Creation Theology Society 2021 Call for Papers

The newly-minted Creation Theology Society (CTS) requests the honor of your contribution to the 2021 Origins Conference to be held July 21–24 (venue to be announced soon). Any topics dealing with the text, philology, hermeneutics, theology, and apologetics of Genesis 1–11 and any other texts dealing with primeval history will be gladly accepted for peer review. Accepted conference papers may then be submitted to be reviewed for publication in the inaugural issue of the Journal of Creation Theology and Science (Series A). The special topic for this year’s annual Interdisciplinary Themed Session is “The Fountains of the Great Deep and the Windows of the Heavens in the Genesis Flood Narrative.” This interdisciplinary session of the conference will comprise two invited papers dealing with the biblical text, an invited paper providing a historical review of the geological/geophysical mechanisms proposed for initiating the Flood, and a panel discussion. The submission of papers related specifically to this topic are encouraged as we seek to move research forward at this year’s conference and in the journal. 

The style of the papers must conform to the most recent edition of the Chicago Manual of Style. Submissions shall be made in Times New Roman 12 pt. font, double-spaced, and shall include an abstract (under 300 words), keywords, and bibliography. The deadline for submission is April 2, 2021. Questions should be directed to the executive editor of CTS at sboyd@creationtheologysociety.org. We look forward to receiving your submissions.

Cogitations on Interdisciplinary Creation Research

A signal feature of the Creation Theology Society (CTS) is highly valuing interdisciplinary collaboration in creation research. This is immensely beneficial in both directions: the scientific, grammatical, and hermeneutical breakthroughs that can occur by proceeding from an accurate understanding of the biblical text; and the results which can obtain by applying scientific, linguistic, and mathematical methodology to the text—as the following testimony proves.

I’ve been involved in several interdisciplinary creation research projects and have seen firsthand the excellent results which can come from such undertakings. First, the RATE project (Radioisotopes and the Age of the Earth), which was very successful in looking at the problem of radioisotopic dating from a number of different perspectives: geology, geophysics, and physics and then my work on the genre of Genesis 1:1 through 2:3 using statistical methodology. (Employing such atypical techniques to the text has been the hallmark of my approach, beginning with my dissertation). In this case, instead of being satisfied with the usual qualitative approach to distinguishing genre from genre, I worked with two statisticians to develop a quantitative model (a logistic regression model) for predicting genre. The best model was based on the relative frequency of wayyiqtol (which traces the flow of the events in a narrative). At a statistical confidence level of 99.5% the model predicts that the probability that Genesis 1:1–2:3 is prose, not poetry, is between .999942 and .999987.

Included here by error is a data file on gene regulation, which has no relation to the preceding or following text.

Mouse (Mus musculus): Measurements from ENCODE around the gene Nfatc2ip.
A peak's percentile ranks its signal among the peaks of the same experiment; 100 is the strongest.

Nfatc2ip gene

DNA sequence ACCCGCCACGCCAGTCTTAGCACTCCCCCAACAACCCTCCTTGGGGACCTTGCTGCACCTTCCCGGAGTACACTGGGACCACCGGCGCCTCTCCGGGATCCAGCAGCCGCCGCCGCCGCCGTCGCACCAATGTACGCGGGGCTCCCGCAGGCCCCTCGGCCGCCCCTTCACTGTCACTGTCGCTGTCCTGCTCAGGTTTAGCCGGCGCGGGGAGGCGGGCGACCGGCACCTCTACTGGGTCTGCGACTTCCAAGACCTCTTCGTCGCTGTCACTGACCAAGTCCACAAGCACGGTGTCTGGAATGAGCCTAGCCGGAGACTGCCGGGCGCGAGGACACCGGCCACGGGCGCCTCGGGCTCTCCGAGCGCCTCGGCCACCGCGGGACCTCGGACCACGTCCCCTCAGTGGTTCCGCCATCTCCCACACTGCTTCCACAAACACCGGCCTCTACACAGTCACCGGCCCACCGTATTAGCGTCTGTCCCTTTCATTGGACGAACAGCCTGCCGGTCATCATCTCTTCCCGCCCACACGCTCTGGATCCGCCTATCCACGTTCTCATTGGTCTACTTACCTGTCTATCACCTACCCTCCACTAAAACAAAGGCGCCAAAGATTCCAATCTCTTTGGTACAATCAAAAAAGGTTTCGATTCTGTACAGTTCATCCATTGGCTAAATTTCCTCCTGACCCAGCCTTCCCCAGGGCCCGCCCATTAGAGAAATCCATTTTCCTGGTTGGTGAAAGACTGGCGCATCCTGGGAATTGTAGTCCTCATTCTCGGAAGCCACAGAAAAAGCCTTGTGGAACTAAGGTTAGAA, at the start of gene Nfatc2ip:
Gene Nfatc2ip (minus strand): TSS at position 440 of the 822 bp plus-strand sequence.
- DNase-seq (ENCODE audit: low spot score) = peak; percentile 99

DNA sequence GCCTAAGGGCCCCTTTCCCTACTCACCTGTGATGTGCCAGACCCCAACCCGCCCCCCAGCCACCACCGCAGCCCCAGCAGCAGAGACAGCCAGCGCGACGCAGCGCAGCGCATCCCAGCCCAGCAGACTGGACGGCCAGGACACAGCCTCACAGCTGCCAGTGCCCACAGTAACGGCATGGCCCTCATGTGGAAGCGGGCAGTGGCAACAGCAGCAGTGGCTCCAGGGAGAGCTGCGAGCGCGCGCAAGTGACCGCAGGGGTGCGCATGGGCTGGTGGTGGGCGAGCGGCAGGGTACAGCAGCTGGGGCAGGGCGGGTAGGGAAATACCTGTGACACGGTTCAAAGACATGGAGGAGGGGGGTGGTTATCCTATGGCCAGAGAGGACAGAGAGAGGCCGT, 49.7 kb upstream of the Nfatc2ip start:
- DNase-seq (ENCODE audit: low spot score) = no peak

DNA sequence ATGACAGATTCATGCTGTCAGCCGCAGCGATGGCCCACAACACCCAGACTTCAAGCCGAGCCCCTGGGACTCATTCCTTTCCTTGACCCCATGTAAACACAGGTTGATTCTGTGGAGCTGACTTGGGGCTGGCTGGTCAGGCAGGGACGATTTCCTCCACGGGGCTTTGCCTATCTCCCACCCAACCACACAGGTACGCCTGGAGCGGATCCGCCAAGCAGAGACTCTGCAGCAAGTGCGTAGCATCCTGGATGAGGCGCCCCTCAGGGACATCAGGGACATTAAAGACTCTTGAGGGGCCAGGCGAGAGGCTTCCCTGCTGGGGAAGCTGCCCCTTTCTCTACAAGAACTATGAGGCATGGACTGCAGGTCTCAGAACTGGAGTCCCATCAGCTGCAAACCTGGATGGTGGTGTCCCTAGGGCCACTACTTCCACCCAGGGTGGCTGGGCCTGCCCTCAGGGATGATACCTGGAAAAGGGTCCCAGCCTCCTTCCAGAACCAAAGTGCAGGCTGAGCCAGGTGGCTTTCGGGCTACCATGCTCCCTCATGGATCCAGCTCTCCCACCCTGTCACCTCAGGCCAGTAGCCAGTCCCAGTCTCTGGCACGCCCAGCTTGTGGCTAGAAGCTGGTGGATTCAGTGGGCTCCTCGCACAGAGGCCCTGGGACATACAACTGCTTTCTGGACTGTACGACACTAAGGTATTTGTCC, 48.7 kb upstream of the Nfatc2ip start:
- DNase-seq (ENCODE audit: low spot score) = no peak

Second, was the FAST project (Flood Activated Sedimentation and Tectonics), which led to the third such effort, the Cataclysm Chronology Research Group, an ongoing collaboration between a team of Hebraists and a geologist, Dr. Andrew Snelling, in which a close reading of the text in terms of the real world implications of what it is saying show that there is temporal discontinuity in the text at points. This then led to challenging the long-standing understanding of the dominant Hebrew narrative form and developing a semantic methodology for ascertaining sequence based on ‘temporal reasoning’, which will be applied to the 261 verbs in the Flood account. In addition, set theory and the concepts of general functions can be applied to the mapping of the recounting of Divine pronouncements and commands in the Flood account to their later reports of actualizations and compliance, respectively, by considering each verb as a point with multiple coordinates representing essential characteristics.


The fourth example is the documentary Is Genesis History?, which exemplifies a presentation to the public of the evidence from a range of disciplines for the historicity of Genesis 1-11.


And finally, in the fall of 2019 at the inaugural Bulwarks and Frontiers Conference scientists and scholars from diverse specialties had an opportunity to listen to, learn from,  and query one another as they each presented their assessment of the status of creation research in their particular discipline.

The birth of CTS promises such interdisciplinary collaboration on a grand scale between rigorous study in the Hebrew text and the hard sciences and consequent amazing results. Come join us and experience the thrill of discovering how God’s Word and world interface!